Experiences and concerns about 'returning to work' for women breast cancer survivors: a literature review

Corine Tiedtke, Angelique de Rijk, Bernadette Dierckx de Casterle, Marie-Rose Christiaens, Peter Donceel*

*Corresponding author for this work

Research output: Contribution to journalArticleAcademicpeer-review

130 Citations (Web of Science)


Objective: To explore how female breast cancer patients experience work incapacity during the treatment and return-to-work phases and how interactions between patients and stakeholders affect this experience. Method: Database search for full text articles published between January 1995 and January 2008 that focused on employed female breast cancer patients, factors related to work incapacity, and returning to work. Only results based on self-report data were included. Studies focusing on treatment, financial factors, rate of return, or absence were excluded. Results: Six articles met the inclusion criteria. Women with breast cancer receive varied reactions but little advice about returning to work. Women were primarily concerned with disclosing the diagnosis to their employer and to relatives. Uncertainties about physical appearance, ability to work, and possible job loss affected the women's decisions about working during the treatment phase. After treatment, most women wanted to regain their 'normal life', but concentration and arm or fatigue problems potentially interfered. Although supportive work environments were helpful, the individual needs of women differed. Employers and employees need to find a balance in defining accommodating work. Many women received favourable support, but some reported feeling discriminated against. Many women re-evaluated the role of work in their lives after being confronted with breast cancer. Conclusion: Work adjustments could help women to keep their jobs during illness and recovery. To resolve women's concerns about returning to work, employers, physicians, and insurance institutions should consider increasing and improving communication with breast cancer patients and playing a more active and supportive role.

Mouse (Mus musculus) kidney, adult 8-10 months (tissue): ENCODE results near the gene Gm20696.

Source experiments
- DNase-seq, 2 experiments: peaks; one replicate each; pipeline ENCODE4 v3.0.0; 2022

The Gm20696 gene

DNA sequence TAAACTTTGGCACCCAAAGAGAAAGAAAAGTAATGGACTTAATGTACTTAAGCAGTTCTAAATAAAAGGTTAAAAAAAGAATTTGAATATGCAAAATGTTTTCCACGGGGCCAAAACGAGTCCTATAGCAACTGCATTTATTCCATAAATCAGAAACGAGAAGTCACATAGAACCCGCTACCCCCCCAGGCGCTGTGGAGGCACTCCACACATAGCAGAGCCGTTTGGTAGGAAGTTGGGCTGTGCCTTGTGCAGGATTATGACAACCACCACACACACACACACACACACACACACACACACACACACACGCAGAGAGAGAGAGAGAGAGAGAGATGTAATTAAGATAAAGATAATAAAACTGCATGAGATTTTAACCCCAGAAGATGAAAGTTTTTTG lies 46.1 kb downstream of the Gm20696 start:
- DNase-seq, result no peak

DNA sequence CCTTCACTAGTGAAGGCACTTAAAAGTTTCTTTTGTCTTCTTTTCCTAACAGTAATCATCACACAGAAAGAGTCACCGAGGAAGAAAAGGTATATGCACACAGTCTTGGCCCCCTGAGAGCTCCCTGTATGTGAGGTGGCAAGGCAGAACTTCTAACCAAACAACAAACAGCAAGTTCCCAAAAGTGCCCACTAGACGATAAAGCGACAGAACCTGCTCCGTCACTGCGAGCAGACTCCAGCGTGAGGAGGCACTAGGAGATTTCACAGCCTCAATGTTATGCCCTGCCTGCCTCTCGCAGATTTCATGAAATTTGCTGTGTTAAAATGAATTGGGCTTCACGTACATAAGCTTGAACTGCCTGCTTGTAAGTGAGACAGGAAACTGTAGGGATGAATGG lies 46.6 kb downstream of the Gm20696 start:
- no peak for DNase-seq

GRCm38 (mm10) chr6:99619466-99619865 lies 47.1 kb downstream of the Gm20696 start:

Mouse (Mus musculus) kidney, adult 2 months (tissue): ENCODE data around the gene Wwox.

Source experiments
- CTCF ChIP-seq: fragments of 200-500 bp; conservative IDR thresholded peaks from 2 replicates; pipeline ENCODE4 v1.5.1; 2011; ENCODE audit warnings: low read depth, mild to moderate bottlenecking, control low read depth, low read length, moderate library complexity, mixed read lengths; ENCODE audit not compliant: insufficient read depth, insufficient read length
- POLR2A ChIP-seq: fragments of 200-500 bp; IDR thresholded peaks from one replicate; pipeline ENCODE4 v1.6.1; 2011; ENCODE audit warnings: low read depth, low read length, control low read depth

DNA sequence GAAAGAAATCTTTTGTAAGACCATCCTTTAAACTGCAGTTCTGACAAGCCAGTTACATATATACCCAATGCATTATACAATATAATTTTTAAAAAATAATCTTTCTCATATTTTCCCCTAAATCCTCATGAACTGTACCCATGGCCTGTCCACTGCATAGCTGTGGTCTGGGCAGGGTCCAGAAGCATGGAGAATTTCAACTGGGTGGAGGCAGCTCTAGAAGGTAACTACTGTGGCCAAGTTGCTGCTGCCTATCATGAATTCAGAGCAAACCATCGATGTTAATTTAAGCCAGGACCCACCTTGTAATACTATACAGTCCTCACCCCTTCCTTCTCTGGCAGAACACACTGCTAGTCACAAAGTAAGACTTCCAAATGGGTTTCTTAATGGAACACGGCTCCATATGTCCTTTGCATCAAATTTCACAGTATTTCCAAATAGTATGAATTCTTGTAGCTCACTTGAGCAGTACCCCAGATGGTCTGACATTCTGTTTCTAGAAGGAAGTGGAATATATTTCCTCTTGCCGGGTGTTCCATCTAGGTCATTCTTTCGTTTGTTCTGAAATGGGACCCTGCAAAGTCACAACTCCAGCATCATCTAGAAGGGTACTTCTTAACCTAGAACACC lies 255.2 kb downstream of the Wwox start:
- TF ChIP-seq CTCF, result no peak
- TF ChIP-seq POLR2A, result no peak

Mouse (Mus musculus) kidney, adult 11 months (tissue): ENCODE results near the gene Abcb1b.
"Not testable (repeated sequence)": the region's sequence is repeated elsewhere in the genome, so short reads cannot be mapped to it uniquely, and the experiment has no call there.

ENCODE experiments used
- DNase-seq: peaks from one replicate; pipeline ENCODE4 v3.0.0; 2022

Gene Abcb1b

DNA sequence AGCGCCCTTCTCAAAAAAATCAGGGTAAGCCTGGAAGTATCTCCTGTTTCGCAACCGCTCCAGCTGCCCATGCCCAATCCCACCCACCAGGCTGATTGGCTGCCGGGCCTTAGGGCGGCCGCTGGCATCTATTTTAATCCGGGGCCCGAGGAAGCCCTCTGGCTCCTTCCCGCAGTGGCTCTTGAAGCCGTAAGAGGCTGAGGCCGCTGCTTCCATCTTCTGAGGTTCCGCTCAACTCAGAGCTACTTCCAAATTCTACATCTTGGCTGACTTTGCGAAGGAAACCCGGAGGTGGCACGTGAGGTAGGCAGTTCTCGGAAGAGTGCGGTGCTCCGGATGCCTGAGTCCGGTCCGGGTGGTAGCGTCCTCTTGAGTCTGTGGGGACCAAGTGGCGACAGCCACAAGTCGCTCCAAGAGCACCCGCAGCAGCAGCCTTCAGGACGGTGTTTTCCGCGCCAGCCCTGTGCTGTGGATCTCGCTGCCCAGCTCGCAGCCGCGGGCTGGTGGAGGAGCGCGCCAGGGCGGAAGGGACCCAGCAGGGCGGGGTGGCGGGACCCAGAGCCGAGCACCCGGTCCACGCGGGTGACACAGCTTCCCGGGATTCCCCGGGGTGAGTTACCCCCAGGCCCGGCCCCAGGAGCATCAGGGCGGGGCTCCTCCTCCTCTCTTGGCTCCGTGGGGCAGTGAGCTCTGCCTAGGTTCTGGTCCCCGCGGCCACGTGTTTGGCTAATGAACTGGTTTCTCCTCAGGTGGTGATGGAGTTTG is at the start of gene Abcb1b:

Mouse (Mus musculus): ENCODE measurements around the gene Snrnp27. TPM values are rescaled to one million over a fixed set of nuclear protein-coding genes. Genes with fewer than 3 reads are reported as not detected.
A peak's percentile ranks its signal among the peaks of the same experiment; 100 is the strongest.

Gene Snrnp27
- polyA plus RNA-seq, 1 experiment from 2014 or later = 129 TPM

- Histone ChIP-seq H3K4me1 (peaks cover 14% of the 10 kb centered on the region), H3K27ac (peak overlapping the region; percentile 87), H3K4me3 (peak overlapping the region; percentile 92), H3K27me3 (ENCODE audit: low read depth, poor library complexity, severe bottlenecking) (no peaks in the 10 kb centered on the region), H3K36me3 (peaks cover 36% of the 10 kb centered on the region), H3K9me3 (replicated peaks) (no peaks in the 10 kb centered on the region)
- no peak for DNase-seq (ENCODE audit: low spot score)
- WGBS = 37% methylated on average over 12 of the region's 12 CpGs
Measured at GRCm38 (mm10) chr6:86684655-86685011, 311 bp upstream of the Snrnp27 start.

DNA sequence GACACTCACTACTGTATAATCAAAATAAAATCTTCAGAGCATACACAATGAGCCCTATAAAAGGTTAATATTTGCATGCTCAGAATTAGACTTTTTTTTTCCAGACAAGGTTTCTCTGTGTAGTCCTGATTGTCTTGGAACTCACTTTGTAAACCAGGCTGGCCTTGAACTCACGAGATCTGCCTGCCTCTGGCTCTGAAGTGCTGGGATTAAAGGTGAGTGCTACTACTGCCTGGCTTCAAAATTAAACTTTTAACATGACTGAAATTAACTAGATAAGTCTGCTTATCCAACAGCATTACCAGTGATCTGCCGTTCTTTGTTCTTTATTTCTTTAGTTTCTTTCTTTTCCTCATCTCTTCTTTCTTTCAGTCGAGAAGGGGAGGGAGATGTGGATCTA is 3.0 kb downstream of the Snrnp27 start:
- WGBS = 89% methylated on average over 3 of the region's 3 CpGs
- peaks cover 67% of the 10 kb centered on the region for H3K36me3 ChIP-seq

Original languageEnglish
Pages (from-to)677-683
Issue number7
Publication statusPublished - Jul 2010


  • breast cancer
  • oncology
  • return to work
  • experiences
  • literature review

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